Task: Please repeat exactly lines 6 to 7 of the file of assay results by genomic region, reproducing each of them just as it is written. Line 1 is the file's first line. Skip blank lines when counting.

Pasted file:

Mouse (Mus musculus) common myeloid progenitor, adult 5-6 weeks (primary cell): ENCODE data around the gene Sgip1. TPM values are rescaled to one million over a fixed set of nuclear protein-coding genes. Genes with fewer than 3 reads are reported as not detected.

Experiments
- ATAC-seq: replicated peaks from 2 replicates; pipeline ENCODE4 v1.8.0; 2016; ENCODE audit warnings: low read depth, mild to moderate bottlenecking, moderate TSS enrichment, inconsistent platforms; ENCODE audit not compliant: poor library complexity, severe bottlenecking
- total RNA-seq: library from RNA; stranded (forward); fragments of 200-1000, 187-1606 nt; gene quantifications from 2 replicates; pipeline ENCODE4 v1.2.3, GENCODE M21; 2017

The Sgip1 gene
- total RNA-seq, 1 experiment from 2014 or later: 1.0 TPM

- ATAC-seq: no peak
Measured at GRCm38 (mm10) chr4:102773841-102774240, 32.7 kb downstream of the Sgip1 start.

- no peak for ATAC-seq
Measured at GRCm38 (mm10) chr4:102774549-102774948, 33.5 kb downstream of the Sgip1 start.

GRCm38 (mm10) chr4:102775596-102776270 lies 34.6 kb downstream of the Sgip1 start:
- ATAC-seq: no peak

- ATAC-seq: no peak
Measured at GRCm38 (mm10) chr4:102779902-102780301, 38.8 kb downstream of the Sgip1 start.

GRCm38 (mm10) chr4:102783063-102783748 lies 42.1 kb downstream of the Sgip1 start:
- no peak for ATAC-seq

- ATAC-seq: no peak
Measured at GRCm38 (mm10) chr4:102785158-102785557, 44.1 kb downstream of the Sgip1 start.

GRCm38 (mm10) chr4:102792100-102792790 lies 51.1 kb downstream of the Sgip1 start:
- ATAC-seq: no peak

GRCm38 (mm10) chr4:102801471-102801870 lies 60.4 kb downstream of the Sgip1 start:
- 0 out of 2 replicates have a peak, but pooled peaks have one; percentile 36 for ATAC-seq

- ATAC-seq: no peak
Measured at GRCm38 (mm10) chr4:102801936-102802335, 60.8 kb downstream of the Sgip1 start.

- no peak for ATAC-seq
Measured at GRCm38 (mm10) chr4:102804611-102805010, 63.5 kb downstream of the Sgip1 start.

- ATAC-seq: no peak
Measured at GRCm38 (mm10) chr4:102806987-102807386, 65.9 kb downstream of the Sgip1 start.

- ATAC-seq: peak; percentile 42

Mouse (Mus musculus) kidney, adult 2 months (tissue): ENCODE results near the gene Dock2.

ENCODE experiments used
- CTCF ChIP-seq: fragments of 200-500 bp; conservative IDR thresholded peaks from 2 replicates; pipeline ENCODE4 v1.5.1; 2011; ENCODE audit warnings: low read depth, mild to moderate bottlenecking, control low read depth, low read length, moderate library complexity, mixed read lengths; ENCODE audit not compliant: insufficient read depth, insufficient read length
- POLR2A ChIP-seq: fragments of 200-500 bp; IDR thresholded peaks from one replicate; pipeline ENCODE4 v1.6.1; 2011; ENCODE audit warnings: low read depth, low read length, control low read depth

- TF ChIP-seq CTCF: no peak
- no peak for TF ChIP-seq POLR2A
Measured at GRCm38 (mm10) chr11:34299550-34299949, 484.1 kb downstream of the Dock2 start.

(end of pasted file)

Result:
- total RNA-seq, 1 experiment from 2014 or later: 1.0 TPM

- ATAC-seq: no peak